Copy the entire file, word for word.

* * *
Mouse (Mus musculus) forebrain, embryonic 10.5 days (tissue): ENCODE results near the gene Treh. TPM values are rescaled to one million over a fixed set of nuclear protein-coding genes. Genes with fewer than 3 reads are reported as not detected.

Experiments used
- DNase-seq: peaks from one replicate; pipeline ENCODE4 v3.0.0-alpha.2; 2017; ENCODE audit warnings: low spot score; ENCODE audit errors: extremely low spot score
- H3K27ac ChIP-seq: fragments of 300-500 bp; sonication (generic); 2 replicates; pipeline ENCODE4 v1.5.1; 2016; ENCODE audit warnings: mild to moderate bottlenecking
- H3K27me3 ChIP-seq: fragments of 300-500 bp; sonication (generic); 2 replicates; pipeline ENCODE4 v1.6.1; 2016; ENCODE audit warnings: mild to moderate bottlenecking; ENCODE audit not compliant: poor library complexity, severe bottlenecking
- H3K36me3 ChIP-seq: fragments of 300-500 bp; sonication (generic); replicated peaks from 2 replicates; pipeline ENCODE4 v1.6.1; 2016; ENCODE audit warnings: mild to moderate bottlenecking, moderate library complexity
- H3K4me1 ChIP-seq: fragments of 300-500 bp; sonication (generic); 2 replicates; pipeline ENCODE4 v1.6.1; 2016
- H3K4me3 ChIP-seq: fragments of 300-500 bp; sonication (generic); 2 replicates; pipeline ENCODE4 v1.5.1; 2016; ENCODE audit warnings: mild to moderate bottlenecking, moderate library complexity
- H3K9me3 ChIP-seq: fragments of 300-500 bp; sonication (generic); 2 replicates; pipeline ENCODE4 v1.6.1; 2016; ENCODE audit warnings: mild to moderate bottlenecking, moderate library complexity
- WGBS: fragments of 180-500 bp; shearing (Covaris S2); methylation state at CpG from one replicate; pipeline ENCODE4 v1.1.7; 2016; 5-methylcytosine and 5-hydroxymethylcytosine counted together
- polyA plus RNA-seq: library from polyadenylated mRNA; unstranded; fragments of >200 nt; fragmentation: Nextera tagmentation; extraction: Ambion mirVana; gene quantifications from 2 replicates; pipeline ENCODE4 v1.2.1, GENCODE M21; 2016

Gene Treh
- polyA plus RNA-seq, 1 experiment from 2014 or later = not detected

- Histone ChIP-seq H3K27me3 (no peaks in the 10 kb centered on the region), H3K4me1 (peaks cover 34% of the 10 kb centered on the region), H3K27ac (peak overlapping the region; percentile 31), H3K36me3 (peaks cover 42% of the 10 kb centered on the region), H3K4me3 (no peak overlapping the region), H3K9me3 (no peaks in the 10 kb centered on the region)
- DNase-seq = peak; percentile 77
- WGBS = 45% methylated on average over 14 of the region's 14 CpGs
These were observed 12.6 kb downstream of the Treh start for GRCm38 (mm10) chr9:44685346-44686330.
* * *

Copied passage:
Mouse (Mus musculus) forebrain, embryonic 10.5 days (tissue): ENCODE results near the gene Treh. TPM values are rescaled to one million over a fixed set of nuclear protein-coding genes. Genes with fewer than 3 reads are reported as not detected.

Experiments used
- DNase-seq: peaks from one replicate; pipeline ENCODE4 v3.0.0-alpha.2; 2017; ENCODE audit warnings: low spot score; ENCODE audit errors: extremely low spot score
- H3K27ac ChIP-seq: fragments of 300-500 bp; sonication (generic); 2 replicates; pipeline ENCODE4 v1.5.1; 2016; ENCODE audit warnings: mild to moderate bottlenecking
- H3K27me3 ChIP-seq: fragments of 300-500 bp; sonication (generic); 2 replicates; pipeline ENCODE4 v1.6.1; 2016; ENCODE audit warnings: mild to moderate bottlenecking; ENCODE audit not compliant: poor library complexity, severe bottlenecking
- H3K36me3 ChIP-seq: fragments of 300-500 bp; sonication (generic); replicated peaks from 2 replicates; pipeline ENCODE4 v1.6.1; 2016; ENCODE audit warnings: mild to moderate bottlenecking, moderate library complexity
- H3K4me1 ChIP-seq: fragments of 300-500 bp; sonication (generic); 2 replicates; pipeline ENCODE4 v1.6.1; 2016
- H3K4me3 ChIP-seq: fragments of 300-500 bp; sonication (generic); 2 replicates; pipeline ENCODE4 v1.5.1; 2016; ENCODE audit warnings: mild to moderate bottlenecking, moderate library complexity
- H3K9me3 ChIP-seq: fragments of 300-500 bp; sonication (generic); 2 replicates; pipeline ENCODE4 v1.6.1; 2016; ENCODE audit warnings: mild to moderate bottlenecking, moderate library complexity
- WGBS: fragments of 180-500 bp; shearing (Covaris S2); methylation state at CpG from one replicate; pipeline ENCODE4 v1.1.7; 2016; 5-methylcytosine and 5-hydroxymethylcytosine counted together
- polyA plus RNA-seq: library from polyadenylated mRNA; unstranded; fragments of >200 nt; fragmentation: Nextera tagmentation; extraction: Ambion mirVana; gene quantifications from 2 replicates; pipeline ENCODE4 v1.2.1, GENCODE M21; 2016

Gene Treh
- polyA plus RNA-seq, 1 experiment from 2014 or later = not detected

- Histone ChIP-seq H3K27me3 (no peaks in the 10 kb centered on the region), H3K4me1 (peaks cover 34% of the 10 kb centered on the region), H3K27ac (peak overlapping the region; percentile 31), H3K36me3 (peaks cover 42% of the 10 kb centered on the region), H3K4me3 (no peak overlapping the region), H3K9me3 (no peaks in the 10 kb centered on the region)
- DNase-seq = peak; percentile 77
- WGBS = 45% methylated on average over 14 of the region's 14 CpGs
These were observed 12.6 kb downstream of the Treh start for GRCm38 (mm10) chr9:44685346-44686330.